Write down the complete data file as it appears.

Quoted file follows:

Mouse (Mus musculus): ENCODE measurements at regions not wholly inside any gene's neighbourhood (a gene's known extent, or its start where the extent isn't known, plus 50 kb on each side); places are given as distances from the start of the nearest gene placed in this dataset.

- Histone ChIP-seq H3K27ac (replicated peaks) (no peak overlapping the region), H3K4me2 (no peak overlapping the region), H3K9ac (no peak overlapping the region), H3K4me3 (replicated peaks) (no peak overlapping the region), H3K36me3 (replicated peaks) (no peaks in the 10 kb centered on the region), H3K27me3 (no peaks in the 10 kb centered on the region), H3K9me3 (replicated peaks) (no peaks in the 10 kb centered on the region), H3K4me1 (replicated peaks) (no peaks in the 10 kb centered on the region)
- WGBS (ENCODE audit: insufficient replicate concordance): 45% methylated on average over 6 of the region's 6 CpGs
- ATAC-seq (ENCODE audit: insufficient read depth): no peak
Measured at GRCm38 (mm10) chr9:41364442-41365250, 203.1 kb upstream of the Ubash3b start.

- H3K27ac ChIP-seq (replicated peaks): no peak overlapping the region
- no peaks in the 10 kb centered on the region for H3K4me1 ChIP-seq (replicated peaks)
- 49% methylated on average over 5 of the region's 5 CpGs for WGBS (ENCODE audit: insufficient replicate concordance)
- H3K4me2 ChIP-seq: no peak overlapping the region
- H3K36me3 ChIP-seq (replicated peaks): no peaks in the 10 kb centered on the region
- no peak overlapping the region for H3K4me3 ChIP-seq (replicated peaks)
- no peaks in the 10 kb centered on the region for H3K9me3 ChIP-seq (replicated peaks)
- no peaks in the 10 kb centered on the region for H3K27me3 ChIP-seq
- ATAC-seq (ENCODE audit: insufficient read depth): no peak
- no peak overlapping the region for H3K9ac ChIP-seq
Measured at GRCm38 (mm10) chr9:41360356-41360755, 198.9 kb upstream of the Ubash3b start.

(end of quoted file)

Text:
Mouse (Mus musculus): ENCODE measurements at regions not wholly inside any gene's neighbourhood (a gene's known extent, or its start where the extent isn't known, plus 50 kb on each side); places are given as distances from the start of the nearest gene placed in this dataset.

- Histone ChIP-seq H3K27ac (replicated peaks) (no peak overlapping the region), H3K4me2 (no peak overlapping the region), H3K9ac (no peak overlapping the region), H3K4me3 (replicated peaks) (no peak overlapping the region), H3K36me3 (replicated peaks) (no peaks in the 10 kb centered on the region), H3K27me3 (no peaks in the 10 kb centered on the region), H3K9me3 (replicated peaks) (no peaks in the 10 kb centered on the region), H3K4me1 (replicated peaks) (no peaks in the 10 kb centered on the region)
- WGBS (ENCODE audit: insufficient replicate concordance): 45% methylated on average over 6 of the region's 6 CpGs
- ATAC-seq (ENCODE audit: insufficient read depth): no peak
Measured at GRCm38 (mm10) chr9:41364442-41365250, 203.1 kb upstream of the Ubash3b start.

- H3K27ac ChIP-seq (replicated peaks): no peak overlapping the region
- no peaks in the 10 kb centered on the region for H3K4me1 ChIP-seq (replicated peaks)
- 49% methylated on average over 5 of the region's 5 CpGs for WGBS (ENCODE audit: insufficient replicate concordance)
- H3K4me2 ChIP-seq: no peak overlapping the region
- H3K36me3 ChIP-seq (replicated peaks): no peaks in the 10 kb centered on the region
- no peak overlapping the region for H3K4me3 ChIP-seq (replicated peaks)
- no peaks in the 10 kb centered on the region for H3K9me3 ChIP-seq (replicated peaks)
- no peaks in the 10 kb centered on the region for H3K27me3 ChIP-seq
- ATAC-seq (ENCODE audit: insufficient read depth): no peak
- no peak overlapping the region for H3K9ac ChIP-seq
Measured at GRCm38 (mm10) chr9:41360356-41360755, 198.9 kb upstream of the Ubash3b start.